Community

[Editor's Note: This story was updated on Oct. 13.]

An earthquake with a magnitude of 5.1, the second-strongest in state history, hit at 9:06 a.m. 8 miles southeast of Norman Oct. 13 and was felt in northern Texas, southern Kansas and most of Oklahoma, according to the Oklahoma Geological Survey.

“It shook my monitor and our lights dimmed,” said JR Ricketts, director of the Osage Nation Membership Office whose offices are located in the Executive Branch building in Pawhuska. “It just felt like something hit the building. It made a kind of a boom.”

No damage or serious injuries were reported in the state.

Avis Ballard, the coordinator for the Johnson O’Malley program in the Nation’s Education Department located in Hominy, said she was sitting in a coworker’s office when they felt the building move, “like a shake and I heard the windows moving around, it was almost like a huge gust of wind came by the building – but wind has never done that to the building before, we were like ‘what was that?’”

Employees at the Osage Language Department in Fairfax said it felt like the earth moved and they went up in the air. Language recruiter Rebekah Horsechief said they went outside after the event and people from neighboring businesses were going outside as well to see if they could figure out what made the movement.

Renee Harris, director of the Nation’s Women, Infants and Children’s program located in Pawhuska, said her mother used to talk about earthquakes happening in Oklahoma when she was a little girl.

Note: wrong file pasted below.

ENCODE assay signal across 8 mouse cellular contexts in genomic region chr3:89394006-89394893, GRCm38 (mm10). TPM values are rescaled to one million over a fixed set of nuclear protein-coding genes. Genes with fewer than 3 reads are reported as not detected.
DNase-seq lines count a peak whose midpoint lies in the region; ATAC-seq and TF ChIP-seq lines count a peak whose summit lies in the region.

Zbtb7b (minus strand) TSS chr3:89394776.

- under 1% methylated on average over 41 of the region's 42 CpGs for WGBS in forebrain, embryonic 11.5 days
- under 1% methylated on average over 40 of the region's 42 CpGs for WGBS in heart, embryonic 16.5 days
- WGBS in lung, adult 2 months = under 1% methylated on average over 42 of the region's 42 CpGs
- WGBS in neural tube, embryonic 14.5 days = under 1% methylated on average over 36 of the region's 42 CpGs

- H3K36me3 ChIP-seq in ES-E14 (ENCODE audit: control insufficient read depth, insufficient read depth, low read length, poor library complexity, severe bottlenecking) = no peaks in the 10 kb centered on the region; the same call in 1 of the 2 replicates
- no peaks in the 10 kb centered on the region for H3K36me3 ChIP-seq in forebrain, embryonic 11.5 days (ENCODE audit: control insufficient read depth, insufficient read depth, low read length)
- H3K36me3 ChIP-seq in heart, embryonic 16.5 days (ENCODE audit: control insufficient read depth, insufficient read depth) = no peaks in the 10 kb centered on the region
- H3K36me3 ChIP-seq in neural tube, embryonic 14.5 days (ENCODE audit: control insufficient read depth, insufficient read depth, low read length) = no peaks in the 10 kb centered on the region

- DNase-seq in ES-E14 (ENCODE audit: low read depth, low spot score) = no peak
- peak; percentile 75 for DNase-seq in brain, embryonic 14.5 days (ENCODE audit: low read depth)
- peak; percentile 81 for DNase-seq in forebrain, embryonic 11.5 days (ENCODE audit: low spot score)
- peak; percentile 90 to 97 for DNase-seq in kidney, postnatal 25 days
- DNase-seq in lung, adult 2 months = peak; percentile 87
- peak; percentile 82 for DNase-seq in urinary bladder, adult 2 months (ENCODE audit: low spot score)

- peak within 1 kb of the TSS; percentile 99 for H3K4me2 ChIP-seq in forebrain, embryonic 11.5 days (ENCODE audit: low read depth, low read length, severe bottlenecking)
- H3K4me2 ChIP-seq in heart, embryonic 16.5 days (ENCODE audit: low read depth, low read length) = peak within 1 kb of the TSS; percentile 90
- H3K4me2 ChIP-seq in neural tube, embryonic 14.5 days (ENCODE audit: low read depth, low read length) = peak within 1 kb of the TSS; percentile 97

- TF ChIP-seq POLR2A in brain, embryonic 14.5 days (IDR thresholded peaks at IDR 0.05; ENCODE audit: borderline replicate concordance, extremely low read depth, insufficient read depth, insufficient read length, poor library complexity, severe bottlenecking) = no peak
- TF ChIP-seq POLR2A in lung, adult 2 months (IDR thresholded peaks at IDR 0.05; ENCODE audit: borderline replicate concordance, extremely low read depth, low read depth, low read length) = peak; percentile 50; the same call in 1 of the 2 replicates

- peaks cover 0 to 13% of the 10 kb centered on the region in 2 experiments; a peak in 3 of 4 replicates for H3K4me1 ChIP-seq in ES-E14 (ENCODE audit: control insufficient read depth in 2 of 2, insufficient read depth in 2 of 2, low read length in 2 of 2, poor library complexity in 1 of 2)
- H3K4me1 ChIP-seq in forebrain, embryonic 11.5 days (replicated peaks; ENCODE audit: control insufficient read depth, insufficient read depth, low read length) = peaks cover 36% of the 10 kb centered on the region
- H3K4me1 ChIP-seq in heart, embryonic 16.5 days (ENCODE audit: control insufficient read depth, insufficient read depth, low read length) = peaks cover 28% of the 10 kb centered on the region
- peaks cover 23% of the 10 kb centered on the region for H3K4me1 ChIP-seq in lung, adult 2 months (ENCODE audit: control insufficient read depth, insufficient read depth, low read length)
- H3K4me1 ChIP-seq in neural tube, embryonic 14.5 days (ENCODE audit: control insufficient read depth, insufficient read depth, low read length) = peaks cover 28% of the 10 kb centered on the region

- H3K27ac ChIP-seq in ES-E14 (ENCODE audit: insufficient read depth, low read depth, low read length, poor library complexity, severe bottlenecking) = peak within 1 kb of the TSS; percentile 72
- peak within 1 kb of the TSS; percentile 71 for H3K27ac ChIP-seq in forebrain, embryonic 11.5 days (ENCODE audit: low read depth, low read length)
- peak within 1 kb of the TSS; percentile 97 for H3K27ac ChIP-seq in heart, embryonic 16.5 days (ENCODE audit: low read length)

Osages, who are more likely to expect a tornado rather than an earthquake, were left puzzled but they are not all that uncommon in Oklahoma. According to The Daily Oklahoman, the OGS has said a “swarm” of small earthquakes has occurred in central Oklahoma over the past few years. Officials are unsure of the cause.

There have been two previous earthquakes this year in Oklahoma, both had magnitudes of 4.0. The first earthquake was on Jan. 15, which happened in Choctaw and the second on Sept. 19, which happened near Luther. The largest earthquake in state history was a magnitude of 5.5 near El Reno on April 9, 1952, which caused minor damage and injuries to two people hurt by a falling chimney, according to The Oklahoman.

State inspection

Oklahoma’s buildings will soon be going under inspection in wake of the earthquake, according to a press release from Gov. Brad Henry’s office.

“Teams are already in the field examining roads, bridges and other state structures to determine if any damage occurred and whether any additional actions are necessary to protect public safety,” said Henry in the statement. “There’s certainly no reason to panic, but we want to err on the side of caution and do everything we can to make sure people and structures are safe.”

The governor’s office has been in contact this morning with emergency management, public safety, state transportation and state building officials to assess the impacts of the earthquake.

The Oklahoma Department of Transportation already has teams in the field examining roads and bridges, and the Department of Central Services and the Department of Public Safety are reviewing state facilities and buildings for damage, according to the release.

The Osage Nation Emergency Management, which is housed in the First National Bank building in downtown Pawhuska, experienced significant movement and sway during the quake, said Bobby Tallchief, director of emergency management.

“We have been in contact with the Osage County Emergency Management and there are no confirmed reports of damage,” he said. “If anyone knows of damage or was affected by the quake please contact either the Osage Nation Emergency Management or the Osage County Emergency Management offices in Pawhuska.”

To contact the Osage Nation Emergency Management office call (918) 440-0190 or (918) 287-5225.